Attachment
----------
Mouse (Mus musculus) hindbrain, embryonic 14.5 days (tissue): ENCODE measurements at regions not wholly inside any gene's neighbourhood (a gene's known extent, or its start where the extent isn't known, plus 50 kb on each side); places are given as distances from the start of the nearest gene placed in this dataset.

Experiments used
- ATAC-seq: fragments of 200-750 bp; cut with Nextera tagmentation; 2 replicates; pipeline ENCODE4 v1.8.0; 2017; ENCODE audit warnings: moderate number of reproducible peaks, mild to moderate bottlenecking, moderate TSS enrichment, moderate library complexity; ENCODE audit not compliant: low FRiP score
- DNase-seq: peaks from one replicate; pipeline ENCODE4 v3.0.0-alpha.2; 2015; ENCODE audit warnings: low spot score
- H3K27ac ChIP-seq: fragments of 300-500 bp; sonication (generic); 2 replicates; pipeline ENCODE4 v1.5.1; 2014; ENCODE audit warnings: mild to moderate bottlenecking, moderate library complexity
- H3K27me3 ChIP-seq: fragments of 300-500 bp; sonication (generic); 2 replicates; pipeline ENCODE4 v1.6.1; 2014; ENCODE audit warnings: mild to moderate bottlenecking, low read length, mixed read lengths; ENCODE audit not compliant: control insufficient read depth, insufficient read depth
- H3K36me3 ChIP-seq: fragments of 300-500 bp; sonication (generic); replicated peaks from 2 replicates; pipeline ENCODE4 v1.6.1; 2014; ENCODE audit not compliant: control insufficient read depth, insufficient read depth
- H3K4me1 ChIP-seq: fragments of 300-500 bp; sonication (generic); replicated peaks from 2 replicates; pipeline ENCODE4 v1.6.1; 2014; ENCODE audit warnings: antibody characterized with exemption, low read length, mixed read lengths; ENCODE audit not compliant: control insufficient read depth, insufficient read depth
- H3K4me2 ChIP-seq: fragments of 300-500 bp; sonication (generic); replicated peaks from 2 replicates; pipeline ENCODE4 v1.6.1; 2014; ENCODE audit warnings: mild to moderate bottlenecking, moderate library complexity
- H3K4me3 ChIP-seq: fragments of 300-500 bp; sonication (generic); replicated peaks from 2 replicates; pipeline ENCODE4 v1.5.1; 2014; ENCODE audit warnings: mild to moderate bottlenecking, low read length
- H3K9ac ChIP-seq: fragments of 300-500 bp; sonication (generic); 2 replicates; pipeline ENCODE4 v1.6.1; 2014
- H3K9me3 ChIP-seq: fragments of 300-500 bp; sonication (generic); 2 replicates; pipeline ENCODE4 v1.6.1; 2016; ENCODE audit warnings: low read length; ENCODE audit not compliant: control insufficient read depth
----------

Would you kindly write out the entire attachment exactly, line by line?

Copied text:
Mouse (Mus musculus) hindbrain, embryonic 14.5 days (tissue): ENCODE measurements at regions not wholly inside any gene's neighbourhood (a gene's known extent, or its start where the extent isn't known, plus 50 kb on each side); places are given as distances from the start of the nearest gene placed in this dataset.

Experiments used
- ATAC-seq: fragments of 200-750 bp; cut with Nextera tagmentation; 2 replicates; pipeline ENCODE4 v1.8.0; 2017; ENCODE audit warnings: moderate number of reproducible peaks, mild to moderate bottlenecking, moderate TSS enrichment, moderate library complexity; ENCODE audit not compliant: low FRiP score
- DNase-seq: peaks from one replicate; pipeline ENCODE4 v3.0.0-alpha.2; 2015; ENCODE audit warnings: low spot score
- H3K27ac ChIP-seq: fragments of 300-500 bp; sonication (generic); 2 replicates; pipeline ENCODE4 v1.5.1; 2014; ENCODE audit warnings: mild to moderate bottlenecking, moderate library complexity
- H3K27me3 ChIP-seq: fragments of 300-500 bp; sonication (generic); 2 replicates; pipeline ENCODE4 v1.6.1; 2014; ENCODE audit warnings: mild to moderate bottlenecking, low read length, mixed read lengths; ENCODE audit not compliant: control insufficient read depth, insufficient read depth
- H3K36me3 ChIP-seq: fragments of 300-500 bp; sonication (generic); replicated peaks from 2 replicates; pipeline ENCODE4 v1.6.1; 2014; ENCODE audit not compliant: control insufficient read depth, insufficient read depth
- H3K4me1 ChIP-seq: fragments of 300-500 bp; sonication (generic); replicated peaks from 2 replicates; pipeline ENCODE4 v1.6.1; 2014; ENCODE audit warnings: antibody characterized with exemption, low read length, mixed read lengths; ENCODE audit not compliant: control insufficient read depth, insufficient read depth
- H3K4me2 ChIP-seq: fragments of 300-500 bp; sonication (generic); replicated peaks from 2 replicates; pipeline ENCODE4 v1.6.1; 2014; ENCODE audit warnings: mild to moderate bottlenecking, moderate library complexity
- H3K4me3 ChIP-seq: fragments of 300-500 bp; sonication (generic); replicated peaks from 2 replicates; pipeline ENCODE4 v1.5.1; 2014; ENCODE audit warnings: mild to moderate bottlenecking, low read length
- H3K9ac ChIP-seq: fragments of 300-500 bp; sonication (generic); 2 replicates; pipeline ENCODE4 v1.6.1; 2014
- H3K9me3 ChIP-seq: fragments of 300-500 bp; sonication (generic); 2 replicates; pipeline ENCODE4 v1.6.1; 2016; ENCODE audit warnings: low read length; ENCODE audit not compliant: control insufficient read depth